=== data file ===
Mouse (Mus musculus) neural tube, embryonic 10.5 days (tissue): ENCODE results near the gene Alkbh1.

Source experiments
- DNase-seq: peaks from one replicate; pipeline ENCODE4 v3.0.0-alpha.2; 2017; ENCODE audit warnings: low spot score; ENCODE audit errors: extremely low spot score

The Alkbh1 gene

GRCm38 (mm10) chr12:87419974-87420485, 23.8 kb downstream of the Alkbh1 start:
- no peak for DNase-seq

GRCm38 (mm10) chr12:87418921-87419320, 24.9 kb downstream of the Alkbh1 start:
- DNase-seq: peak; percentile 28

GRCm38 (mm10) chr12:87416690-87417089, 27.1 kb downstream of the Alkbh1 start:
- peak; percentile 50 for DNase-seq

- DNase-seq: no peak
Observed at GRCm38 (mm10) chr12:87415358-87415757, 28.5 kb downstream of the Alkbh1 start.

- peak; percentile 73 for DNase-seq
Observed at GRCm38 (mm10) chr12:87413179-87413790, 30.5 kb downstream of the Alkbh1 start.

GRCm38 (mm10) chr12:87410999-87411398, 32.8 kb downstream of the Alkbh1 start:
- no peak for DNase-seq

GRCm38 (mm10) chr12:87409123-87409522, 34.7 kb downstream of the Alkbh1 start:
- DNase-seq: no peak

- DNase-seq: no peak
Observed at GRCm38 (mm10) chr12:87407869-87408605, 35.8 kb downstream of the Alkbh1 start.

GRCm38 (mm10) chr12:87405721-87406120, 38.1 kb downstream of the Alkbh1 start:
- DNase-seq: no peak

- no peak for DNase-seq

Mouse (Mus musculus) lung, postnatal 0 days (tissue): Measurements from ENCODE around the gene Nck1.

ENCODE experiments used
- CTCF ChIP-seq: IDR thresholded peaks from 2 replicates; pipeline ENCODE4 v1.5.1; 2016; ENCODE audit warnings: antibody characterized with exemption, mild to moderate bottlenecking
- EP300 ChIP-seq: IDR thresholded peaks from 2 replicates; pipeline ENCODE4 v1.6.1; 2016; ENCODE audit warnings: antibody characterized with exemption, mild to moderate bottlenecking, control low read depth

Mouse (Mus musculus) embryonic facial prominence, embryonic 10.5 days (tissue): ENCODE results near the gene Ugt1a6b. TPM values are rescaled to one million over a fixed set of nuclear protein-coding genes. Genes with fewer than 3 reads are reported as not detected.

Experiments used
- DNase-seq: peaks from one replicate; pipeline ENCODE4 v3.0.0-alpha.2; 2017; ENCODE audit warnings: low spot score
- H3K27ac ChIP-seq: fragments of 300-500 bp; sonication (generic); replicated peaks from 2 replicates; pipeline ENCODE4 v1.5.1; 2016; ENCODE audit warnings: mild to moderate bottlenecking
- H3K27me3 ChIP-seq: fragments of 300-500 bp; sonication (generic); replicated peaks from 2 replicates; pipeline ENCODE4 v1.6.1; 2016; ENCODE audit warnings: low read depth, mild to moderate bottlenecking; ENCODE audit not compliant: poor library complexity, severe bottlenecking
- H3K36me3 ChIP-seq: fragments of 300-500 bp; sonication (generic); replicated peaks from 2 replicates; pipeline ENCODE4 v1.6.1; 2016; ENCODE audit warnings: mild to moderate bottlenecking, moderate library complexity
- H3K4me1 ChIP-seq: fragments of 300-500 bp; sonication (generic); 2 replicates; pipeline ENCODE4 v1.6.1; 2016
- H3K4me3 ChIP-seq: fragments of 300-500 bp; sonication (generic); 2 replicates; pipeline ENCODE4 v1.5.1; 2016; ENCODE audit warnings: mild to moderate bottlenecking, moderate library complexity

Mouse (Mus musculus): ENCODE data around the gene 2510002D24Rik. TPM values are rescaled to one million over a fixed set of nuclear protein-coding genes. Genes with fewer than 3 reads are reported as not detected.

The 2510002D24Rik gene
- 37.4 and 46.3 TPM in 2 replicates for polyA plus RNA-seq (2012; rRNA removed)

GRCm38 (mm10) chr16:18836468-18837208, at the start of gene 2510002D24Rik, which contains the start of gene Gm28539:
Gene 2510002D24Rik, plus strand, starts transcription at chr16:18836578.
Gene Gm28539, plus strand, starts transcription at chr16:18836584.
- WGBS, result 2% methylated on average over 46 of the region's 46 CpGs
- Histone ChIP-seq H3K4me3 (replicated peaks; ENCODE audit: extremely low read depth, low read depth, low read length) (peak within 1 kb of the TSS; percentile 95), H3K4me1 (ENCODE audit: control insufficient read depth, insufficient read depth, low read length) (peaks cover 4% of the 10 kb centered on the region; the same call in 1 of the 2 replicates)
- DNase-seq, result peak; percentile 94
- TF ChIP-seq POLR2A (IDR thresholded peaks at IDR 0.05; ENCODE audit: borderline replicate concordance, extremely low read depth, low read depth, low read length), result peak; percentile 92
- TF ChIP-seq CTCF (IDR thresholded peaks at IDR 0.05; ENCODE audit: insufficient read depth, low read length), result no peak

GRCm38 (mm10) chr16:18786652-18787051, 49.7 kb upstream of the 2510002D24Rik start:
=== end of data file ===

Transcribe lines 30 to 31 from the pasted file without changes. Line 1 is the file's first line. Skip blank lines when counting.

- DNase-seq: peaks from one replicate; pipeline ENCODE4 v3.0.0-alpha.2; 2017; ENCODE audit warnings: low spot score
- H3K27ac ChIP-seq: fragments of 300-500 bp; sonication (generic); replicated peaks from 2 replicates; pipeline ENCODE4 v1.5.1; 2016; ENCODE audit warnings: mild to moderate bottlenecking